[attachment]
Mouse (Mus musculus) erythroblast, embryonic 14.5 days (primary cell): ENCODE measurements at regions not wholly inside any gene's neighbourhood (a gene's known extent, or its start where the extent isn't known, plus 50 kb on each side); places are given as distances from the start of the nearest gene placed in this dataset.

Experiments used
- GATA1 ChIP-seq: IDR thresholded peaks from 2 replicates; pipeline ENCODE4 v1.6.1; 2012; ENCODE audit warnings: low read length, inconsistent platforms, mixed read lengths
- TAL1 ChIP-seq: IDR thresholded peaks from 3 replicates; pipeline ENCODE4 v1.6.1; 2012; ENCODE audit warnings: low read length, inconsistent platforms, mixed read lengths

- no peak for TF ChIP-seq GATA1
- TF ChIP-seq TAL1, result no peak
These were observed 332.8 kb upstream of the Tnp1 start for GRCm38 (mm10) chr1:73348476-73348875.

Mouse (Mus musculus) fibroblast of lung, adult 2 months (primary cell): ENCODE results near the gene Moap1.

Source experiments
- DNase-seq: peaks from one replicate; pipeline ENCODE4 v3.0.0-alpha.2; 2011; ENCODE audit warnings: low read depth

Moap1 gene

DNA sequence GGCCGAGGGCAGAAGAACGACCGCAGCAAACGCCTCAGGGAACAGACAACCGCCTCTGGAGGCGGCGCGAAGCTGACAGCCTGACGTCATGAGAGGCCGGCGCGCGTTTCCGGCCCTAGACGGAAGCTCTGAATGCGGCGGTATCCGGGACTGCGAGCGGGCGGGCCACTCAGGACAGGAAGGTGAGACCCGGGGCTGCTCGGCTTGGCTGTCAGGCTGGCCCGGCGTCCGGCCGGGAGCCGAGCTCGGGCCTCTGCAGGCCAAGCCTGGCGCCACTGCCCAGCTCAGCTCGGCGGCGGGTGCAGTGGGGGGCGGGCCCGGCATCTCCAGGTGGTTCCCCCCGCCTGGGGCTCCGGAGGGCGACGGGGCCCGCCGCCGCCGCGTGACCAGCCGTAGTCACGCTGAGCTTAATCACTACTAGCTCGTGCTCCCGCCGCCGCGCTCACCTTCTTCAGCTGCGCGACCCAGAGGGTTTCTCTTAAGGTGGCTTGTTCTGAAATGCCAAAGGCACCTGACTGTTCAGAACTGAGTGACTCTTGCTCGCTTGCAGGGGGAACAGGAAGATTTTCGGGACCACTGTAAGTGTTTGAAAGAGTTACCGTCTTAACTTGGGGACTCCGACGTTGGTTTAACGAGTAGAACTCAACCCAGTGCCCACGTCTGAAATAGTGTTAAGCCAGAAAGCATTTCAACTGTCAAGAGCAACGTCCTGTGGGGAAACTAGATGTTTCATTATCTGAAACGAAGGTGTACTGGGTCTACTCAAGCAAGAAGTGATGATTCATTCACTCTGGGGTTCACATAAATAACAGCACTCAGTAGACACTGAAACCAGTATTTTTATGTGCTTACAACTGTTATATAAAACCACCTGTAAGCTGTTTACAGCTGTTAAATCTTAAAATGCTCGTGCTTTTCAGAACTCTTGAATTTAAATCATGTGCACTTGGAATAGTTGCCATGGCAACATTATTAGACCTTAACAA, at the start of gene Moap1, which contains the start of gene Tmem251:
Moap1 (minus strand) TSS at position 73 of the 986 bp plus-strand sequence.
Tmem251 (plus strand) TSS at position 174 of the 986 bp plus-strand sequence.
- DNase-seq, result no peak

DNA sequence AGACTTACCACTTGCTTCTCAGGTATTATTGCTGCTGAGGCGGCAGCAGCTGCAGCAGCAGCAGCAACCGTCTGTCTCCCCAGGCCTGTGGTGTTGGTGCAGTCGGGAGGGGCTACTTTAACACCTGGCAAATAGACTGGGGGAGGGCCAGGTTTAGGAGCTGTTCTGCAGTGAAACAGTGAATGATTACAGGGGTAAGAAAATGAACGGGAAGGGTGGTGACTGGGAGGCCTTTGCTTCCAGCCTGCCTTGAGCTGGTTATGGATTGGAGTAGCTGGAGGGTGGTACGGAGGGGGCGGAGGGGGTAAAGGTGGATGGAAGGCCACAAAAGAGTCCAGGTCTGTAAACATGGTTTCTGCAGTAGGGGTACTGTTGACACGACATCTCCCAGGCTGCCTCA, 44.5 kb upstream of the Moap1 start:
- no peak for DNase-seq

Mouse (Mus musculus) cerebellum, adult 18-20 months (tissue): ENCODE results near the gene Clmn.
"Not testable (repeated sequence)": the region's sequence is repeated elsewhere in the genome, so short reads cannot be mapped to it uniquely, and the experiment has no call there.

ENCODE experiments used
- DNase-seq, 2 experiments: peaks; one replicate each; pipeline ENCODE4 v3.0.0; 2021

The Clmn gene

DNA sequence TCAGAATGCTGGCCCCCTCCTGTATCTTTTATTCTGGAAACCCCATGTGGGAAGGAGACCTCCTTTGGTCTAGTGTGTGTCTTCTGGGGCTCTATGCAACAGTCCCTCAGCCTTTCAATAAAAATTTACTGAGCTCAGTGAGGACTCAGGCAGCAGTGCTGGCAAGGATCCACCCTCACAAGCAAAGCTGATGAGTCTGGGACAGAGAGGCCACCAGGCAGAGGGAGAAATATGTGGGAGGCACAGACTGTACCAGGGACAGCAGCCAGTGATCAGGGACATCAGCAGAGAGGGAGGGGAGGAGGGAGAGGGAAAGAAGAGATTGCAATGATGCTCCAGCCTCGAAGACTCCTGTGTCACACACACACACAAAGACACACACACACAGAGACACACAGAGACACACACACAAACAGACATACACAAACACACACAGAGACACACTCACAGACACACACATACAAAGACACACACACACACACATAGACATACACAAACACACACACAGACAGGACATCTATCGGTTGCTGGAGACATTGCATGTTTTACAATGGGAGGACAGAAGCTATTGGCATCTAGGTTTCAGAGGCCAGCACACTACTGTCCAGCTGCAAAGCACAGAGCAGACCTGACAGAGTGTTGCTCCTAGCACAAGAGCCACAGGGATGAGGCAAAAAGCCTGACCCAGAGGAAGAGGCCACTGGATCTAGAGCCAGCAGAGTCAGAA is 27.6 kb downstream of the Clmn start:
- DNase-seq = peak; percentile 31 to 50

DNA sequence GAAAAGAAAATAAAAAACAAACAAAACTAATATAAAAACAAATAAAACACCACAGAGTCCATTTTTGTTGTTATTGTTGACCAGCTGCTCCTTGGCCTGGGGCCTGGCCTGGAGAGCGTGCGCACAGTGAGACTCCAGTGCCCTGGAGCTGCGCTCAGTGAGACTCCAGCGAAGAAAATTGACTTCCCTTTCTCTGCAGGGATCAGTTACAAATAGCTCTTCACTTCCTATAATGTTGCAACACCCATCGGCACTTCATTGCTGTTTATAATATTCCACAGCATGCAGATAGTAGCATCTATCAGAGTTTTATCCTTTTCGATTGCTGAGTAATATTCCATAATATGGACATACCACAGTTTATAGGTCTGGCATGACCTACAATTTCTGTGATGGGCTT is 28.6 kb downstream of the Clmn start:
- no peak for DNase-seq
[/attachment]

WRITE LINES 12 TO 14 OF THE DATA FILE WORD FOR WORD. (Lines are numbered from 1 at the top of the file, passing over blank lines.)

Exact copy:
DNA sequence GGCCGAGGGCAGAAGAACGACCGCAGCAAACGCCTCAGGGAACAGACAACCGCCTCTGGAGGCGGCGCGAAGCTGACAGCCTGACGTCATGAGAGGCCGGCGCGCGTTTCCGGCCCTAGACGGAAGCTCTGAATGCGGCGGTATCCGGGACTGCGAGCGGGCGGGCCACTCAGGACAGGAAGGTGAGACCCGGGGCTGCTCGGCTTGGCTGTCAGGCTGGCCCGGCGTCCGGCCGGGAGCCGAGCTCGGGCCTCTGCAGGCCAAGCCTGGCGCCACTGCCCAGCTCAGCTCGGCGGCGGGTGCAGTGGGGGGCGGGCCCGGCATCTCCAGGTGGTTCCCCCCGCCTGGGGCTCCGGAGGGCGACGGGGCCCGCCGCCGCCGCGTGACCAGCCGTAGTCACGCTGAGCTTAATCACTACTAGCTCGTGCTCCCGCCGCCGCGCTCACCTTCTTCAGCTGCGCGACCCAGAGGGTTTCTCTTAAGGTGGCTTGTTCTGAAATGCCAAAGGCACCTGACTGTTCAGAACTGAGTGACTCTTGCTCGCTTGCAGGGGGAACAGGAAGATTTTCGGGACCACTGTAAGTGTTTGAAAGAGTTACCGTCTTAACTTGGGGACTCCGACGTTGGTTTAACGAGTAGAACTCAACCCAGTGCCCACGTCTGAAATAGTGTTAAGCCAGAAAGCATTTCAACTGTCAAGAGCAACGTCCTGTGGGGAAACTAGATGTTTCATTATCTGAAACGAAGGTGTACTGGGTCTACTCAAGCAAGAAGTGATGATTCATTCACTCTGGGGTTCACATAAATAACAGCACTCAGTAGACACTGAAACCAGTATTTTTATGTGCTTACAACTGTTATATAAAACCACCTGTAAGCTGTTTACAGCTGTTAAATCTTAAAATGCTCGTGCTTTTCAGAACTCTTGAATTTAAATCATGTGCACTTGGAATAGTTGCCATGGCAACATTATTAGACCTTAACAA, at the start of gene Moap1, which contains the start of gene Tmem251:
Moap1 (minus strand) TSS at position 73 of the 986 bp plus-strand sequence.
Tmem251 (plus strand) TSS at position 174 of the 986 bp plus-strand sequence.